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Oceans could rise 1.6 metres by 2100: study

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PARIS (AFP) – Warming in the Arctic occurring at twice the global average is on track to lift sea levels by up to 1.6 metres (5.3 feet) by 2100, a far steeper jump than predicted a few years ago, a consortium of scientists reported Tuesday.

Melting ice and snow has accounted for 40 percent of recent increases in ocean levels and are likely to play an even larger role in future, according to the Oslo-based Arctic Monitoring and Assessment Project (AMAP).

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“Global sea level is projected to rise 0.9 to 1.6 metres (3.0 to 5.3 feet) by 2100, and the loss from Arctic glaciers, ice caps and the Greenland Ice Sheet will make a substantial contribution to this,” AMAP said in a report.

Even the low end of this range would have devastating consequences for coastal cities and densely-populated, low-lying deltas in Bangladesh, Vietnam, China and many other countries, scientists have warned.

Higher seas would literally cover some small island nations, ruin vast expanses of land used to grow food, and boost the intensity of deadly hurricanes and other extreme weather events.

In early 2007, the UN’s Intergovernmental Panel on Climate Change (IPCC) said the world’s oceans would creep up 18 to 59 centimetres (7 to 23 inches) by century’s end.

But the panel’s landmark report did not include the potential impact of melting ice, especially from the massive Greenland Ice Sheet, which alone holds enough frozen water to push up sea levels by at least five metres (16 feet).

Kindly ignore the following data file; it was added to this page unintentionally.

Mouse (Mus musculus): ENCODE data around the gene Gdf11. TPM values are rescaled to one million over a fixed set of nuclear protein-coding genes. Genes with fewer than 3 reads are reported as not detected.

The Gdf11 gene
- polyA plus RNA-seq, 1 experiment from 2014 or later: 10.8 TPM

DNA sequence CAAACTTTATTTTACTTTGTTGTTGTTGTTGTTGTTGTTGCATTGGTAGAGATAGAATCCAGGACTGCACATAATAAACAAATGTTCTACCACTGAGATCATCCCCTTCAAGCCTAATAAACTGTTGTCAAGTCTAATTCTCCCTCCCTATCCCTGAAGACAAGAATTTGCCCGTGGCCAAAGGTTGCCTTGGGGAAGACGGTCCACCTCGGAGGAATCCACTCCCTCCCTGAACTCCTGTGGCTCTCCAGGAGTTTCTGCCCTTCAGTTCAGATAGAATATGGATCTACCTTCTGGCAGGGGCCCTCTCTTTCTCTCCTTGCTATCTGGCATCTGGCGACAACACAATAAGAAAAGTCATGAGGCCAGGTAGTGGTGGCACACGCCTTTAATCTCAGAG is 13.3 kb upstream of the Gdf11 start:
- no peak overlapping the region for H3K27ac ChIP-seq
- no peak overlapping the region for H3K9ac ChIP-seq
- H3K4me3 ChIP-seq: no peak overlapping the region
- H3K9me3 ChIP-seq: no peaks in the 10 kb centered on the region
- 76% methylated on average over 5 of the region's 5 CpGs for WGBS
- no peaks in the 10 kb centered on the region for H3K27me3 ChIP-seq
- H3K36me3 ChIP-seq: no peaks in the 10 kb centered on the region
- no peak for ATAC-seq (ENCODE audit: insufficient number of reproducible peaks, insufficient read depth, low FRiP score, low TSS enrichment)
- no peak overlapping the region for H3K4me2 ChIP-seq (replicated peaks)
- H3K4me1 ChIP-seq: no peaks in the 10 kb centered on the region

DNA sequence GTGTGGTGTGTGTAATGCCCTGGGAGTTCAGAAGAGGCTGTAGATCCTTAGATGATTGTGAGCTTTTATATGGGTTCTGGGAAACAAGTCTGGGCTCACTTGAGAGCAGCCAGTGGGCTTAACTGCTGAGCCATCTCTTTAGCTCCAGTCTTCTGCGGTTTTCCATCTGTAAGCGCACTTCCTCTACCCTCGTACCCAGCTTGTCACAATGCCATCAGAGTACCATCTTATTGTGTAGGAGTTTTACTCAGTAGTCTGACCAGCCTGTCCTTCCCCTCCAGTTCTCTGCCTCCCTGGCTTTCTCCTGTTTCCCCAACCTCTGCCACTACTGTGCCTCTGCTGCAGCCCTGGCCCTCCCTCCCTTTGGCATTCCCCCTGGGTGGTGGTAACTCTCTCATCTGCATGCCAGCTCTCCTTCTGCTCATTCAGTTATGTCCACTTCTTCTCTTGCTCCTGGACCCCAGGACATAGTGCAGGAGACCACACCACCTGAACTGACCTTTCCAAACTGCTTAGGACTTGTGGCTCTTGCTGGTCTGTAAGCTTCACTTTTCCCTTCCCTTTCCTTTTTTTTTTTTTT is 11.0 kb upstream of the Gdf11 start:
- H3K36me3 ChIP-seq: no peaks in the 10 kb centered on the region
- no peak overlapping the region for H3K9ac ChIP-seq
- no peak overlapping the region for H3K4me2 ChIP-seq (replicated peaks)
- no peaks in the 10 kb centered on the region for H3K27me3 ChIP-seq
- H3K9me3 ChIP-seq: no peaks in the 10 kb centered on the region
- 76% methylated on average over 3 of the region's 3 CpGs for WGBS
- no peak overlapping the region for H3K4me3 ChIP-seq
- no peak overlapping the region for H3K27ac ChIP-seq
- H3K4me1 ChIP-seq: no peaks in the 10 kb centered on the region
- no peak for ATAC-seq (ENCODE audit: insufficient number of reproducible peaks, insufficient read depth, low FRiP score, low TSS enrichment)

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The new study shows that the past six years have been the warmest period ever recorded for the Arctic, and that summer temperatures were higher in the past few decades than at any time in the last 2,000 years.

“The changes that are emerging in the Arctic are very strong, dramatic even,” said Mark Serreze, director of the U.S. National Snow and Ice Data Center in Boulder, Colorado, and a contributor to the report.

“But this is not entirely a surprise. We have known for decades that, as climate change takes hold, it is the Arctic where you are going to see it first, and where it is going to be pronounced,” he said by phone.

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The report forecasts that the Arctic Ocean, within three or four decades, will likely become nearly ice free during the summer months.

Three of the last four years have seen polar sea ice shrinking to its smallest area since satellite images became available, with a record low in 2007 of 4.13 million square kilometres (1.56 million square miles).

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The report also highlights new evidence that changes in Arctic snow and ice conditions may actually be accelerating the warming process.

“The fact that highly reflective snow and ice surfaces are diminishing means that darker land or ocean surfaces are absorbing more of the sun’s energy, warming the Earth’s surface and the air above,” the researchers said.

Rather than being bounced back into space by white surfaces, in other words, the sun’s heat is trapped inside the atmosphere.

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The study identified eight of these so-called natural “feedback mechanisms” that have become both symptom and cause of climate change.